Kirsten comes to the University of Chicago after completing her undergraduate studies in anthropology and history at DePaul University, and receiving her MSc in Medieval Literatures and Cultures from the University of Edinburgh. Her work in medieval studies has spanned from the 10th-15th centuries, with specific emphasis on the twelfth-century renaissance and the functions of animals and metamorphosis in medieval romance literature. After looking at the relationship between animals and gender in the Lais of Marie de France in her undergraduate thesis, Kirsten’s master’s dissertation turned to the figure of the serpent-woman in medieval French works such as the Roman de Melusine and Le Bel Inconnu. As a student at the University of Chicago she hopes to continue her work in animal studies in French medieval romans as well as exploring animals in the genres of theatre and poetry of the High Middle Ages. Her interest in nature as part of medieval social culture has also led her to begin work in the visual culture of manuscripts and allegorical descriptions of animals.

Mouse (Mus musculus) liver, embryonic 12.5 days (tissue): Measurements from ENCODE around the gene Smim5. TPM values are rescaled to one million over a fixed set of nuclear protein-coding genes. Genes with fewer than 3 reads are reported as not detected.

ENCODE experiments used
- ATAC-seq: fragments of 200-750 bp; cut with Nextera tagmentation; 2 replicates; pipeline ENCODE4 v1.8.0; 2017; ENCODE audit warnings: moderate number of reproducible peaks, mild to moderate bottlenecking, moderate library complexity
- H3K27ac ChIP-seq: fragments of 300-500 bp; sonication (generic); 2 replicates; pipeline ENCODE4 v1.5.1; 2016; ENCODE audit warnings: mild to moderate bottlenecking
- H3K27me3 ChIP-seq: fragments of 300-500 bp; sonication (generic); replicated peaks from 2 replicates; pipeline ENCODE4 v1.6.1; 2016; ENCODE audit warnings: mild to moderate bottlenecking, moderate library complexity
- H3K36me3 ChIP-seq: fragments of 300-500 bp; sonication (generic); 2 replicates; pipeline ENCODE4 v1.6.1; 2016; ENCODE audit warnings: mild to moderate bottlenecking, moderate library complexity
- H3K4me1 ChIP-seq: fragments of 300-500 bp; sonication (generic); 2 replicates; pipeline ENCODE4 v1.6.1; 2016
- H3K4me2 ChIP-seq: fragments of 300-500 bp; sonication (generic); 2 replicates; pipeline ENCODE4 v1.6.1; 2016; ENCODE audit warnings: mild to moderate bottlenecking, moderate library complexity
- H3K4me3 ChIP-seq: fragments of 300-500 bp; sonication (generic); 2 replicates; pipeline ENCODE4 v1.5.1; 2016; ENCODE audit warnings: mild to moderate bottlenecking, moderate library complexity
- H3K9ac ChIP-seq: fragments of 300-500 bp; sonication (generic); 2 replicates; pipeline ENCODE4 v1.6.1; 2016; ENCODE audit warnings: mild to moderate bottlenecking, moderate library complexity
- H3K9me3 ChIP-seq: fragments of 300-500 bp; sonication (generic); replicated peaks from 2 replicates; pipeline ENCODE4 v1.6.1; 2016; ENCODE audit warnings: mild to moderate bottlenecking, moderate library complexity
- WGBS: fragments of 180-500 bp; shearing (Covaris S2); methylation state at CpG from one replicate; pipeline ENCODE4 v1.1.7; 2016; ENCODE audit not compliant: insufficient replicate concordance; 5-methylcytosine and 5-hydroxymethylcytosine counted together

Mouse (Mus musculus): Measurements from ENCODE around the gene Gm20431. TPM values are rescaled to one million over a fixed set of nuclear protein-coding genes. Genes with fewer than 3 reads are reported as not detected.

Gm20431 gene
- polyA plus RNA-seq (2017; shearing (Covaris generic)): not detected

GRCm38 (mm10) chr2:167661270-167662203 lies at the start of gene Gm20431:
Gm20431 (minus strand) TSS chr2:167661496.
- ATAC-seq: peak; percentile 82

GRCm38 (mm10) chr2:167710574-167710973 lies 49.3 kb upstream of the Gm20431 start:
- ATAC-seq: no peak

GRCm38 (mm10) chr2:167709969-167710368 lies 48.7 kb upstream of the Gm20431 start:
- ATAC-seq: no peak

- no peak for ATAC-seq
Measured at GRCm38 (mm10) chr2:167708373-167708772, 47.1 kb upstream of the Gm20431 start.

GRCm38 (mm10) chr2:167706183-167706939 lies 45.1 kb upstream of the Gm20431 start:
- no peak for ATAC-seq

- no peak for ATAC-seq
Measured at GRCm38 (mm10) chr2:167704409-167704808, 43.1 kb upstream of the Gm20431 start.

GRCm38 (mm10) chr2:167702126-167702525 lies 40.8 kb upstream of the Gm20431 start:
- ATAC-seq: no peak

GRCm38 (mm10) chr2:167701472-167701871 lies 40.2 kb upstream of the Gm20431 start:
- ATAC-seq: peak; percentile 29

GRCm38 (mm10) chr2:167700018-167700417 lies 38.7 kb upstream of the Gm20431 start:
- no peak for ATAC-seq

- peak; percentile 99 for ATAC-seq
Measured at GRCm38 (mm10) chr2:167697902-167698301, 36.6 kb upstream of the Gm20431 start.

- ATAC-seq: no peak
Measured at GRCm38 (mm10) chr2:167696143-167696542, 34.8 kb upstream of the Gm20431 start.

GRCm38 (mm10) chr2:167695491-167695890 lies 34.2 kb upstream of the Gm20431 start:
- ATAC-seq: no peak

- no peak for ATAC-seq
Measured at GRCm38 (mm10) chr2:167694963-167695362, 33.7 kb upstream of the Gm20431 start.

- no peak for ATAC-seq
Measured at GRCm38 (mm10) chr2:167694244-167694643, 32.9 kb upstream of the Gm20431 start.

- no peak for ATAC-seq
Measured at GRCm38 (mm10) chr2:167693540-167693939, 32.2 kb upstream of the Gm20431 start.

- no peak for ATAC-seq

Medieval French and Anglo-Norman literature; animal studies; theories of metamorphosis and identity; gender studies; eco-criticism; nature in medieval visual culture; twelfth-century renaissance; allegory and symbolism of romance literature; vernacular writing.